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2013/05/11 at 6:21 pm
Rain Alert Nimbin monitoring station north east coast New South Wales Australia, 11 May 2013.

“Heavy downpours this morning have brought yet more radon progeny. A swab taken off the roof of the car (small sedan) this morning gave 2755cpm (LND7317) or ~6.8uSv/h. Ouch!”

Nimbin Update: This update information has been provided by the Nimbin Monitoring station.

“After more than 500 minutes, here’s the decay chart,

http://www.youtube.com/watch?v=7UHYRyx_52c&feature=youtu.be

I’ll send this rain swab to be analysed too…”

Note: The Nimbin monitoring station has multiple Geiger Counters to verify detections.

——————————————–

We haven’t seen any studies on the heath effects of being exposed to large Radon washout events. It is only a suggestion to take those precautions in the in the post on this subject below. Why is the east coast of Northern New South Wales is getting such large radon washout events? We have some theories, but don’t really know.

Here is a link to more information on Radon.

http://hyperphysics.phy-astr.gsu.edu/hbase/nuclear/radon.html

2013/04/30 at 5:46 pm
Australia,
Queensland,
Sunshine Coast,
1st May 2013,

April 2013 report on local background radiation levels, and rain test results.

Monitoring site location.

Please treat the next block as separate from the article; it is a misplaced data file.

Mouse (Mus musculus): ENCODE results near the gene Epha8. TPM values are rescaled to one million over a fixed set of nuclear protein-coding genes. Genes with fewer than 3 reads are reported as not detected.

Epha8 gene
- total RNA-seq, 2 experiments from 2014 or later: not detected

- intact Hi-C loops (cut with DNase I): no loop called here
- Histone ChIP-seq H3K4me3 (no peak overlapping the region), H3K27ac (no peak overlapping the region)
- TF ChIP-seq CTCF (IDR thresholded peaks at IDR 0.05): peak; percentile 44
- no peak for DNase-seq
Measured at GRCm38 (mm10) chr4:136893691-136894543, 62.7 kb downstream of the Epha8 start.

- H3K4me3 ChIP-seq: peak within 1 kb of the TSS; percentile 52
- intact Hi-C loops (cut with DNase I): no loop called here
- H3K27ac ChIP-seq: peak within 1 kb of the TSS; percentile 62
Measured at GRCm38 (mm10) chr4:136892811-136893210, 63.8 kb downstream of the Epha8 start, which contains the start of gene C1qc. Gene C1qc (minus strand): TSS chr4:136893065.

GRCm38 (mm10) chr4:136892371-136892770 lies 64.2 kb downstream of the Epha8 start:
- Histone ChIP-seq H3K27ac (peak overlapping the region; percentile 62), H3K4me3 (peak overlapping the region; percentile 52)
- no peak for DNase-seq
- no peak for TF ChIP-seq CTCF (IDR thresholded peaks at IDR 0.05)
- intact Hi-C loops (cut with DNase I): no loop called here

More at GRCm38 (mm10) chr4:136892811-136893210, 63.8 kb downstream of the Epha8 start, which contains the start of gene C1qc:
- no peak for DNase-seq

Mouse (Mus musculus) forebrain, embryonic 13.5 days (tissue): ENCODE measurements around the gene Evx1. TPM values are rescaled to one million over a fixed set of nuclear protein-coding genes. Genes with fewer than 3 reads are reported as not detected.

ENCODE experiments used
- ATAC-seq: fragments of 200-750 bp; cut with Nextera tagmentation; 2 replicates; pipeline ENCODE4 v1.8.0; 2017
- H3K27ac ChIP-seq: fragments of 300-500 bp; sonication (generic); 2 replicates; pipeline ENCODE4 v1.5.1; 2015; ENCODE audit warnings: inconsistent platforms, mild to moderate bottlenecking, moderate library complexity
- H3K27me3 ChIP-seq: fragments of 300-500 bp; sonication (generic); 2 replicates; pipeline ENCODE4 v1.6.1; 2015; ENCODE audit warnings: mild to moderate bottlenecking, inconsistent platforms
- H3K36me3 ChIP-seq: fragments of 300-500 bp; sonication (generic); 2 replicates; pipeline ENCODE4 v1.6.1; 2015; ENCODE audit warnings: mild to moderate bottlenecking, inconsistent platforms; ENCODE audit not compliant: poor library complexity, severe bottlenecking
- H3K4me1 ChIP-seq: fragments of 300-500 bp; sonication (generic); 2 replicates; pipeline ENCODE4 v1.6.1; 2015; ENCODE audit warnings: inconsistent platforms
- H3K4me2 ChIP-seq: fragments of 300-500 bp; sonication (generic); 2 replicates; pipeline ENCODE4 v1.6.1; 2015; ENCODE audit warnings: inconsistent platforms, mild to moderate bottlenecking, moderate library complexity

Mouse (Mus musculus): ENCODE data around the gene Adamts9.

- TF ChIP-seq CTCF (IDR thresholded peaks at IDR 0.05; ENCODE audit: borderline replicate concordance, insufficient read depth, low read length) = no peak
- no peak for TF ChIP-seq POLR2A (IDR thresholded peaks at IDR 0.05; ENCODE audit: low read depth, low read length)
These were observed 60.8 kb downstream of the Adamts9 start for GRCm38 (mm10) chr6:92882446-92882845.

http://sccc.org.au/monitoring/Australian-Map.jpg

April’s month average 9%, is lower than last years April 12% above average.

Monthly average for 2012

http://sccc.org.au/wp-content/uploads/2012/09/Caloundra-monthly-average-background-radiation-levels-for-2012.jpg

Monthly Average for 2013

http://sccc.org.au/wp-content/uploads/2013/02/Caloundra-monthly-average-background-radiation-levels-for-2013.jpg

Which brings us back to the Radon daughter isotopes, Uranium U-235 and Beryllium Be-7 as the main detected components in the latest April rain tests, collected at this location. Even though the refined Uranium was detected is in trace amounts, its presence is of considerable concern.

http://sccc.org.au/wp-content/uploads/2013/04/Down-pipe-polyester-filter-130413-TV45-22c-85700-with-text.jpg

Theory

As the seasons change from summer to winter, the Northern Hemisphere mixed tropical air, flowing into the Southern Hemisphere, is replaced by the Southern ocean air flow, and our radiation levels drop.

2013/04/02 at 4:00 pm
Australia,
Queensland
Sunshine Coast
2nd April 2013

March 2013 report

This month saw lower background day averages than the January (52%) and February (39%) highs. The whole month background average was 32% above the 4 year pre-Fukushima March background average. It was also higher than last March’s (2012) month’s average of 24% above average. A few day averages towards the end of the month went to 40% + above average. See charts.

http://sccc.org.au/wp-content/uploads/2013/02/Caloundra-monthly-average-background-radiation-levels-for-2013.jpg

http://sccc.org.au/wp-content/uploads/2013/03/Caloundra-local-average-background-radiation-levels-March-2013.jpg

Let’s see what a 42% increase in a day average means. It means there was and extra 0.042 uSv/hr increase for 24 hours. That is 24 x 0.042 or an extra 1.008 uSv radiation dose for that day. Let’s say that the 1.008 uS/hr extra was detected for just one hour in that day, instead of being spread over the whole 24 hour day. 0.10uSv/hr normal background for one hour + 1.008 = 1.108 uSv/hr for that hour. Most people with Geiger counters who detected a 1.108 uSv/hr detection for one whole hour would be ringing alarm bells!

2013/03/24 at 5:35 pm
Australia,
Queensland,
Sunshine Coast,
25th, March, 2013